Why is My Research Question Important?
Setting your project up for success involves developing a research question that is clear, concise and achievable. This can be challenging, but is an essential step to creating a quality study. According to Jane Agee’s work on developing qualitative research questions, poorly constructed research questions can impact all stages of a study research project (2009). Your question may also affect how well you communicate about your project, its goals, and its results.
Given the enormous impact your research question can have on the success of your project, it’s important to have a well-researched, constructed and deliverable, clearly articulated question to guide your study. Your research question determines how you structure your project, what data you collect and how you collect it.
Picking Your Topic
Every research question should start with picking a broad area of study or an overall topic. For example, are you looking at ecosystem services in your area? Or monitoring a specific species? Once you’ve picked a topic, explore it thoroughly. Having a basic understanding of your subject matter can inform what questions you ask. Your exploration of the subject will allow you to understand what has already been studied, what needs to be researched further, and/or what hasn’t been researched at all. Sometimes you may find that research has been done, but in a different location. The process and outcomes of that research, and its successes and challenges, may contribute to the design of your study.
Once you have a basis on which to build your question, you can start to ask yourself questions about why or how something is occurring. Asking yourself broad questions, like why this subject matters to you or to others can help you narrow down your scope of research. Make a list of the questions that interest you and then begin to evaluate them.
Evaluating Your Research Question
Below is a list of criteria that can help you evaluate your research question. Ask yourself and reflect on your answers to each of these questions:
- Is my question clear and concise?
- Is my question researchable?
- Is my question specific?
- Is my question not common knowledge? (It should be an unknown.)
- Is it possible to conduct the research within my timescale, within my budget and using my available tools?
- Is it important? Is it relevant? Does it help solve a problem or create new knowledge?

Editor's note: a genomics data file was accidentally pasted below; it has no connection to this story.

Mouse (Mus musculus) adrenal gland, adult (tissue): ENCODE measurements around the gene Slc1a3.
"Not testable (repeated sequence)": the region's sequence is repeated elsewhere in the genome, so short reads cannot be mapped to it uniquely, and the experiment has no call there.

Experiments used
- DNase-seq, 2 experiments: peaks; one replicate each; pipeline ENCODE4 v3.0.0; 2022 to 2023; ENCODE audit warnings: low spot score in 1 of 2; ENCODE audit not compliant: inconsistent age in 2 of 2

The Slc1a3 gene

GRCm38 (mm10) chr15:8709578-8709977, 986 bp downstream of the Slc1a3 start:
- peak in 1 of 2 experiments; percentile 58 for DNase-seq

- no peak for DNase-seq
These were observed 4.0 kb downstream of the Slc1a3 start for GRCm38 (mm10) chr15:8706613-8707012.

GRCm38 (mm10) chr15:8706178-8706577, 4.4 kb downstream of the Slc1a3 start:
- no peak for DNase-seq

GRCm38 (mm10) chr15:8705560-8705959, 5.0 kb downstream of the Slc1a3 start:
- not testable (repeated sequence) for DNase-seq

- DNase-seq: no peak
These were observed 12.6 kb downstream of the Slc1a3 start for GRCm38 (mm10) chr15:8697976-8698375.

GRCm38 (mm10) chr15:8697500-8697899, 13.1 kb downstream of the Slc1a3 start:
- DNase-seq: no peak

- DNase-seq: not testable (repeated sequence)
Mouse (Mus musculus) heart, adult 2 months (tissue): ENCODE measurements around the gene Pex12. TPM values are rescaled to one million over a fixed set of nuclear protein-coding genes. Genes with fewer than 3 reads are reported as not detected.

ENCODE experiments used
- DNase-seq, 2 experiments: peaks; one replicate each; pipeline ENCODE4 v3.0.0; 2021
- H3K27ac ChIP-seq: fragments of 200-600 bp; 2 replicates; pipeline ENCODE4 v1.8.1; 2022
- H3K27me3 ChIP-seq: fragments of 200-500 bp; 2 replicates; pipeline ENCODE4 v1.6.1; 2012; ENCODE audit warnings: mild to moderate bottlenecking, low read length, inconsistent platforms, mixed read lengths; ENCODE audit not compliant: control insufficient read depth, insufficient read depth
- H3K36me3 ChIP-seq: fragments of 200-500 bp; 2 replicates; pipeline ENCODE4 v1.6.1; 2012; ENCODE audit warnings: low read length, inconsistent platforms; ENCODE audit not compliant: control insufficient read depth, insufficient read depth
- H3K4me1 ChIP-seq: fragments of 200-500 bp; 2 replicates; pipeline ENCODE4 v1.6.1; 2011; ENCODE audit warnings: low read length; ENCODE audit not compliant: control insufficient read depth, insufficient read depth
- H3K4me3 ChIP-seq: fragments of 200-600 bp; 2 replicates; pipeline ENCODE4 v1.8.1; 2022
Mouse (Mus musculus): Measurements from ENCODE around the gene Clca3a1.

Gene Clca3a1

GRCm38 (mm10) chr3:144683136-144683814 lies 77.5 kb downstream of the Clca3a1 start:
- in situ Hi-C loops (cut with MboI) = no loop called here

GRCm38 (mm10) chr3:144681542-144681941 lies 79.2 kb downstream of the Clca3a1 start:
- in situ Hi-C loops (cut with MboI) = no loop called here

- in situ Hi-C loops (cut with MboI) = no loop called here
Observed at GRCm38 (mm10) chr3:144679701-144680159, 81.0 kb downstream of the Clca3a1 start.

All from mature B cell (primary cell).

- Is my question quantifiable? Measurable?
- What will I need to measure to answer my question?
- How will I collect the data (tools, permissions and other considerations)?
- What is the knowledge and training necessary for data collectors?
- Will I be able to analyze the data?
- Will the research process I’ve chosen be indisputable?
Adjusting Your Research Question
Questions that don’t fit into the points referenced above should be reassessed. One of the most difficult aspects of developing research questions is determining if your question will be difficult to research. You can address this by planning ahead. Try to think of the different steps you will have to take to answer your question. It may be helpful to contact experts in the area of study in order to refine your research and potentially give guidance as to how you should plan your project. Once you have a question you are confident in you can begin designing your new citizen science project.
Remember, that your research question is the basis of your project. Planning ahead and addressing potential hurdles can make your life easier and improve the outcomes of your project. Having a clear goal can help you develop your hypotheses, collect data as well as help you communicate your conclusions with others. Reaching out to experts and stakeholders can be helpful in picking topics of significance to them as well as helping to design your project. We hope that these suggestions help you to create a great – and successful – citizen science project!
If you have any suggestions for future topics that you would like to be covered please contact us at webmaster at citsci.org with the subject line “Blog Post Suggestion”.
Alon, U. (2009). How to choose a good scientific problem. Molecular Cell, 35, 726-728.
Jane Agee (2009) Developing qualitative research questions: a reflective process, International Journal of Qualitative Studies in Education, 22:4, 431-447, DOI: 10.1080/09518390902736512 http://dx.doi.org/10.1080/09518390902736512
Center for Innovation in Research and Teaching (2017) Writing a Good Research Question, Grand Canyon University, https://cirt.gcu.edu/research/developmentresources/tutorials/question
The Writing Center (2017) How to Write a Research Question, George Mason University, https://writingcenter.gmu.edu/guides/how-to-write-a-research-question
Cover Photo: Taggart Lake in Grand Teton National Park, WY- PC Ellen Eisenbeis